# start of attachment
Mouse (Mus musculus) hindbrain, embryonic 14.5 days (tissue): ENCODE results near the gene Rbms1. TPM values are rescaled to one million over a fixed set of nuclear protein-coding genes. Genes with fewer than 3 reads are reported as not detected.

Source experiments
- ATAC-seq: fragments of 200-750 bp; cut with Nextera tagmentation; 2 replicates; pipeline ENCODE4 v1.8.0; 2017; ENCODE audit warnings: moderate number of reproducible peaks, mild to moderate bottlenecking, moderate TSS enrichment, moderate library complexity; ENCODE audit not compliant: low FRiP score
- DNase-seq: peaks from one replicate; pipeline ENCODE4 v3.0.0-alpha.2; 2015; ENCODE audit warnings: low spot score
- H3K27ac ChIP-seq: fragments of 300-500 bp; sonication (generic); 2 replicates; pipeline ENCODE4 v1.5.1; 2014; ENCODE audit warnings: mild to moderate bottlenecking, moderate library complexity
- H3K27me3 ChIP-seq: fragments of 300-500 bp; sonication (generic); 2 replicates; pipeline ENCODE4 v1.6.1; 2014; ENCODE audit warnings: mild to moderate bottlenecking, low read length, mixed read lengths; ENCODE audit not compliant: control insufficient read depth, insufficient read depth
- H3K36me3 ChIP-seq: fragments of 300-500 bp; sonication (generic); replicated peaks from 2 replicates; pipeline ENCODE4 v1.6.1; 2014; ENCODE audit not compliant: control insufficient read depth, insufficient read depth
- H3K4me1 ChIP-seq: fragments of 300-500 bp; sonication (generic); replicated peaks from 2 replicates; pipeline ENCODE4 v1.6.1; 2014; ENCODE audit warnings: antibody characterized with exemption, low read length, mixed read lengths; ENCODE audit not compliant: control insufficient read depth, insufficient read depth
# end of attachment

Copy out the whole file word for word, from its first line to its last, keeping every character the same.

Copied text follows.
Mouse (Mus musculus) hindbrain, embryonic 14.5 days (tissue): ENCODE results near the gene Rbms1. TPM values are rescaled to one million over a fixed set of nuclear protein-coding genes. Genes with fewer than 3 reads are reported as not detected.

Source experiments
- ATAC-seq: fragments of 200-750 bp; cut with Nextera tagmentation; 2 replicates; pipeline ENCODE4 v1.8.0; 2017; ENCODE audit warnings: moderate number of reproducible peaks, mild to moderate bottlenecking, moderate TSS enrichment, moderate library complexity; ENCODE audit not compliant: low FRiP score
- DNase-seq: peaks from one replicate; pipeline ENCODE4 v3.0.0-alpha.2; 2015; ENCODE audit warnings: low spot score
- H3K27ac ChIP-seq: fragments of 300-500 bp; sonication (generic); 2 replicates; pipeline ENCODE4 v1.5.1; 2014; ENCODE audit warnings: mild to moderate bottlenecking, moderate library complexity
- H3K27me3 ChIP-seq: fragments of 300-500 bp; sonication (generic); 2 replicates; pipeline ENCODE4 v1.6.1; 2014; ENCODE audit warnings: mild to moderate bottlenecking, low read length, mixed read lengths; ENCODE audit not compliant: control insufficient read depth, insufficient read depth
- H3K36me3 ChIP-seq: fragments of 300-500 bp; sonication (generic); replicated peaks from 2 replicates; pipeline ENCODE4 v1.6.1; 2014; ENCODE audit not compliant: control insufficient read depth, insufficient read depth
- H3K4me1 ChIP-seq: fragments of 300-500 bp; sonication (generic); replicated peaks from 2 replicates; pipeline ENCODE4 v1.6.1; 2014; ENCODE audit warnings: antibody characterized with exemption, low read length, mixed read lengths; ENCODE audit not compliant: control insufficient read depth, insufficient read depth